The bet slip will do all of the maths for you so you can keep reducing your stake until you hit your target amount, this way you are not betting a penny more than you need to.
Avoid Unnecessary Extra Selections
This may seem super obvious, but we would advise against including extra bets just for the sake of betting. It’s easy to keep adding teams and seeing your potential payout increase, but all you are really doing is hindering yourself.
Try and stick to games that you are confident of winning after doing your research, and don’t go off plan. Don’t get lured in by the big wins either, they happen very, very rarely, and whilst they will be plastered all over social media when they do land, statistically you are at a major disadvantage.
In short, play it as safe as possible. Even if that left-field result did come in and you didn’t bet on it, assuming all your other results come in you still have a winning bet, and if one of them didn’t then the left-field game is redundant anyway.
Combine Short Priced Favourites
Accumulator bets are fantastic for getting value from short priced favourites that you wouldn’t otherwise back as a single bet because of the low return. For example, betting on Barcelona to win at odds of 1.50 isn’t going to be all that appealing, but if you add them in with Real Madrid (1.60) and Manchester City (1.45) you are going to get odds of 3.48 for 3 teams that all have a high probability of winning.
These are the types of games that you really should be targeting for your accumulator bets and staying away from the long shots. Remember, you just need one result to let you down here, and backing any selection at over even money is risky territory in these markets – your entire bet is in the balance.
As the popularity of accumulator betting increases, the number of accumulator offers has also shot up. Of course, this is a massive signal the the bookies love accumulator bets or else they wouldn’t be encouraging you to make them, but nevertheless, we have listed some of the more popular offers within the gambling industry.
Acca insurance is probably one of the best offers that you can find for accumulator bets. The concept of is that the bookmaker will refund your stake up to a certain amount if just one leg of your accumulator bet lets you down.
You will need to make sure that the bookmaker covers the games that you have selected in their terms and conditions though, so do be wary of that. For example, some might limit the leagues that you can bet on (i.e. only Premier League matches), they could ask for a minimum number of selections to be included (usually around 5+) and they may also put a cap on the amount of your stake that will be returned ( usually around £25, but varies from bookmaker to bookmaker).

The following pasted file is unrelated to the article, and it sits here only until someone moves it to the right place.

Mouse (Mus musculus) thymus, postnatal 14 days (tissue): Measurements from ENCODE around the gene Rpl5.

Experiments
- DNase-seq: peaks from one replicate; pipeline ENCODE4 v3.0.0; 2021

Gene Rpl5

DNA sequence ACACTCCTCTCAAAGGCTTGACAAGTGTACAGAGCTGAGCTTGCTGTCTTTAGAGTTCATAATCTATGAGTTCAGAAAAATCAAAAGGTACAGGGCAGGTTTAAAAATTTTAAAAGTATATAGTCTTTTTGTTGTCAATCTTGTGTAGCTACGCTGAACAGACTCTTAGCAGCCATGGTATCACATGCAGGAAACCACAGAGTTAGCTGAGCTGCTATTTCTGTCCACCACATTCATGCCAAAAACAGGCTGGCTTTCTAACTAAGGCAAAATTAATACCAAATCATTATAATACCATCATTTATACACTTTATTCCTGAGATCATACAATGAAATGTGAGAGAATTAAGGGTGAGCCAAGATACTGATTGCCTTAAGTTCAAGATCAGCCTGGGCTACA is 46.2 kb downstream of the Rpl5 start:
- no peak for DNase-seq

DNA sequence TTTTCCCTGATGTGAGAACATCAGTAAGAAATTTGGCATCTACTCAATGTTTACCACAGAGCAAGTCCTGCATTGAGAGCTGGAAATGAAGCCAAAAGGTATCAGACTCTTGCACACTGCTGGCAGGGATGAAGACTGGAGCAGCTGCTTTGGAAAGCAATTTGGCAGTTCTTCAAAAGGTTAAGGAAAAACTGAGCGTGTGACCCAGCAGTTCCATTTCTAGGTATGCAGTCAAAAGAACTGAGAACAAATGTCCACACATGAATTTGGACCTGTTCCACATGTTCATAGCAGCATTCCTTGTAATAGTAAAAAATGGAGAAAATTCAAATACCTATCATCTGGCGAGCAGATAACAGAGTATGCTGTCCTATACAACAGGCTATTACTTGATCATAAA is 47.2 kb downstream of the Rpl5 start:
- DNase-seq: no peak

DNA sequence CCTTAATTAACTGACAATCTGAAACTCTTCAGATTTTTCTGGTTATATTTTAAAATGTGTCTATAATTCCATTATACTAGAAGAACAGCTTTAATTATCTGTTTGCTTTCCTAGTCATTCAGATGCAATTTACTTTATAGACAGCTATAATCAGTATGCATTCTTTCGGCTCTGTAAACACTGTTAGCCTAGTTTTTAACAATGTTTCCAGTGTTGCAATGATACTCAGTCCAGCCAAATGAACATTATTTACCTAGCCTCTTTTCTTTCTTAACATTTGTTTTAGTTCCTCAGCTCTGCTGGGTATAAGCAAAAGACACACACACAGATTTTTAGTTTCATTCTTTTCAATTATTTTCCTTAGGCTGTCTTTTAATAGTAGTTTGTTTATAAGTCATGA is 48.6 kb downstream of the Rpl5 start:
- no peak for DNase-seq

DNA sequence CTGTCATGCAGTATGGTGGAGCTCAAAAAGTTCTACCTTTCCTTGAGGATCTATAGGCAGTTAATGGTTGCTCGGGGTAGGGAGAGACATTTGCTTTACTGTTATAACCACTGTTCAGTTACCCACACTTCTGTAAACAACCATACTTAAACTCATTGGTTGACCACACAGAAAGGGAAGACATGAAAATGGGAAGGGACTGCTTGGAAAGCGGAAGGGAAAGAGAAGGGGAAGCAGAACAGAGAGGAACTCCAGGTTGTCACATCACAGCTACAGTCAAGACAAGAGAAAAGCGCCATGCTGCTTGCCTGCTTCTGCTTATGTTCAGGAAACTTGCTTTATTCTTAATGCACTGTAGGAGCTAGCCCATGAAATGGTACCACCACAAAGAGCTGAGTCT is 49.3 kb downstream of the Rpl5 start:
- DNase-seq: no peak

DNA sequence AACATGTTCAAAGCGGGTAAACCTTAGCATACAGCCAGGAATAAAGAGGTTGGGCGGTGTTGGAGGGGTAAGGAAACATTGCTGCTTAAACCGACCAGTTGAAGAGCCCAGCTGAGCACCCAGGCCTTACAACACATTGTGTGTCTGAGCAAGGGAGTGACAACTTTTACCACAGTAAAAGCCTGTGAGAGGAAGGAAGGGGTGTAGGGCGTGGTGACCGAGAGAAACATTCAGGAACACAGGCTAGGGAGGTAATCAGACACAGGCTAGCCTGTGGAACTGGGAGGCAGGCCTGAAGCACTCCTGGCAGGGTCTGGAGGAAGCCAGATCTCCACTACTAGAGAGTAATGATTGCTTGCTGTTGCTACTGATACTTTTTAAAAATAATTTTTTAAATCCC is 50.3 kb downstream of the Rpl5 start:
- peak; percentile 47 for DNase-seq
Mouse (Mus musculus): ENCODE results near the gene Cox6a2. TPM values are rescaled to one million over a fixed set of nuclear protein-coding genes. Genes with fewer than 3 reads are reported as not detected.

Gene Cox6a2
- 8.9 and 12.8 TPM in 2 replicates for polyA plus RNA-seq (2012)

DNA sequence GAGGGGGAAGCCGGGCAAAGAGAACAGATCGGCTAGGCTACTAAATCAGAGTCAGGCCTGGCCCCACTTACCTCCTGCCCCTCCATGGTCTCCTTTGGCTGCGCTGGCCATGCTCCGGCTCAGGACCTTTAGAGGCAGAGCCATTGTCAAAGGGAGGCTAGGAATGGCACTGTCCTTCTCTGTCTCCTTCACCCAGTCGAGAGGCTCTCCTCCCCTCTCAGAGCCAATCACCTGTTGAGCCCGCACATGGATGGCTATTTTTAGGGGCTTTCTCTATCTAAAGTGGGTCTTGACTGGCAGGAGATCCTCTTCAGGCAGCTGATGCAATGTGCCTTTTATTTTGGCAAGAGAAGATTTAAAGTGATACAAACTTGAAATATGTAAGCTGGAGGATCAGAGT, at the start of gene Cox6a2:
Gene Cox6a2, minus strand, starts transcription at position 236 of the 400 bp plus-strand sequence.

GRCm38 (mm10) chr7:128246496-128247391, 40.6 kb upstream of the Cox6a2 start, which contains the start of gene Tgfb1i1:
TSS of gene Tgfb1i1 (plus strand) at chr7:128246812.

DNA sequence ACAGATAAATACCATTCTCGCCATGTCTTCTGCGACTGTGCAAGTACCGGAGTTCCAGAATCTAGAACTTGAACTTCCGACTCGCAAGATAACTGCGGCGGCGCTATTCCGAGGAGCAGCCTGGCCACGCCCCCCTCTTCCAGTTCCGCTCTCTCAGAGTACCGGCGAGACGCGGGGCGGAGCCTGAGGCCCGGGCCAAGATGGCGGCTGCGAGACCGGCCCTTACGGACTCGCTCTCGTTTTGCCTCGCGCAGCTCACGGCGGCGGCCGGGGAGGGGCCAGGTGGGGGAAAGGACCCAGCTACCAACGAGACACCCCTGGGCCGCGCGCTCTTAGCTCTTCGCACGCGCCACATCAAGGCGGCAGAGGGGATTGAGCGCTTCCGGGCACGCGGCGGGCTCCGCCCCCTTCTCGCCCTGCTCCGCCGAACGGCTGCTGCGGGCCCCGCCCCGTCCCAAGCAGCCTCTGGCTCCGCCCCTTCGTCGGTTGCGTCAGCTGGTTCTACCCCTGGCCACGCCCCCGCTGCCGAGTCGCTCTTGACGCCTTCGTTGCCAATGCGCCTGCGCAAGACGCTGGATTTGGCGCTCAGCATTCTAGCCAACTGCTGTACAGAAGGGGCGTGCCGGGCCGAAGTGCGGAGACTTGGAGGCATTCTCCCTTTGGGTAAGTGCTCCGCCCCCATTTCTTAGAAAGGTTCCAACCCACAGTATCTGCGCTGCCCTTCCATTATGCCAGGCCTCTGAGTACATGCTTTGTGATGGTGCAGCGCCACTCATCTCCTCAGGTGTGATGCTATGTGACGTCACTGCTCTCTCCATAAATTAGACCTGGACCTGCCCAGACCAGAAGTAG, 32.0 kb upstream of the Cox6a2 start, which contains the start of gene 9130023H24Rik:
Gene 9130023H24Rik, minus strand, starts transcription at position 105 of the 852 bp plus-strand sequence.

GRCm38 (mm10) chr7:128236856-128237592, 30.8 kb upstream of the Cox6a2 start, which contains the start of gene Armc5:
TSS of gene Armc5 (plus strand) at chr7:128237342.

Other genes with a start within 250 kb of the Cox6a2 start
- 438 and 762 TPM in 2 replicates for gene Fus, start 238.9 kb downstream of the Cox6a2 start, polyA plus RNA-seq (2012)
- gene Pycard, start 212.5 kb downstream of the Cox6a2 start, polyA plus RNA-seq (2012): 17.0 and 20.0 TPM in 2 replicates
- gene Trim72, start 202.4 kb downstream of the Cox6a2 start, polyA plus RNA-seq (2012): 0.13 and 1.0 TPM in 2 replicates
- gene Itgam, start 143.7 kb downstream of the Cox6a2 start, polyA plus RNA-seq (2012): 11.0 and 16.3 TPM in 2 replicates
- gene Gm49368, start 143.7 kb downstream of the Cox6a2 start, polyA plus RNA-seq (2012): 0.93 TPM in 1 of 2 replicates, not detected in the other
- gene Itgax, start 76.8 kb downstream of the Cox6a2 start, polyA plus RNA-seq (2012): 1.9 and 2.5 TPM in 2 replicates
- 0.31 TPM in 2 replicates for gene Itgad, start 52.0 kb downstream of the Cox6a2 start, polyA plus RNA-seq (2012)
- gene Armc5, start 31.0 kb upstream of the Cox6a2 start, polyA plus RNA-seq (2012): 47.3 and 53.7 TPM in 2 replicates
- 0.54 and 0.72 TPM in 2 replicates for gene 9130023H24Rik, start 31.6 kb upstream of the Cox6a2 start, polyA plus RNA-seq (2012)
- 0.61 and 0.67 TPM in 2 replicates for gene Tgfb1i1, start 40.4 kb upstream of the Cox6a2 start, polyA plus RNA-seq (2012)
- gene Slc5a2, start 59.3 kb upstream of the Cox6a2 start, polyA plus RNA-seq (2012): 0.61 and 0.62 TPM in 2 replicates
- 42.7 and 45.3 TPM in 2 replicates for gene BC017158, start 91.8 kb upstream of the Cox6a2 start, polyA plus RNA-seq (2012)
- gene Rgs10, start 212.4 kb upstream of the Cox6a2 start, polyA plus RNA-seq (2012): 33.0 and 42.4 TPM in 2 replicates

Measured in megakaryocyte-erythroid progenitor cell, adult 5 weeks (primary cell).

Another popular inclusion these days are acca bonuses. This is where the bookie will pay out a bonus on your winnings if your accumulator bet is successful. This will probably come with a few rules such as a minimum number of selections to be included, but they are essentially saying that they will reward you for winning.
For example, the bookmaker may offer a 10% bonus on your winnings for accumulator bets with 5 teams in, and that percentage might increase the more selections that you choose. You can get up to 100% bonus with some bookies, but these will often require bets to include 12+ legs to hit this mark.
Cash out betting was almost made for accumulator bets. If you aren’t familiar with the concept, cash out basically allows you to settle your bets before those games have finished based on the situation at the time you cash out. Used correctly, you can guarantee a return on your bet and lock in that profit regardless of the end result. The bet will be settled once you hit cash out.
It works really well with accumulator bets as the nature of these bets means that prices can change within just a few seconds from one game to another. As you will need several selections to come in to win your bet, your anxiety levels will be increasing as each of your fixtures end, especially if you get towards the end and one of your selections is under performing. By cashing out before a potential disaster you can grab yourself some winnings and relax.
A great time to utilise this is when you have an acca that is winning in either all or most of your selections, but with some or all of the games being just one goal from success or failure. Cashing out now will likely bag you a decent profit from your bet as the bookie will be keen to minimise their losses so will offer a decent price to get rid of you. Whilst this will be lower than you would stand to win if you let the bet run, you will still make a nice profit from your bet, and offload any remaining risk of failure.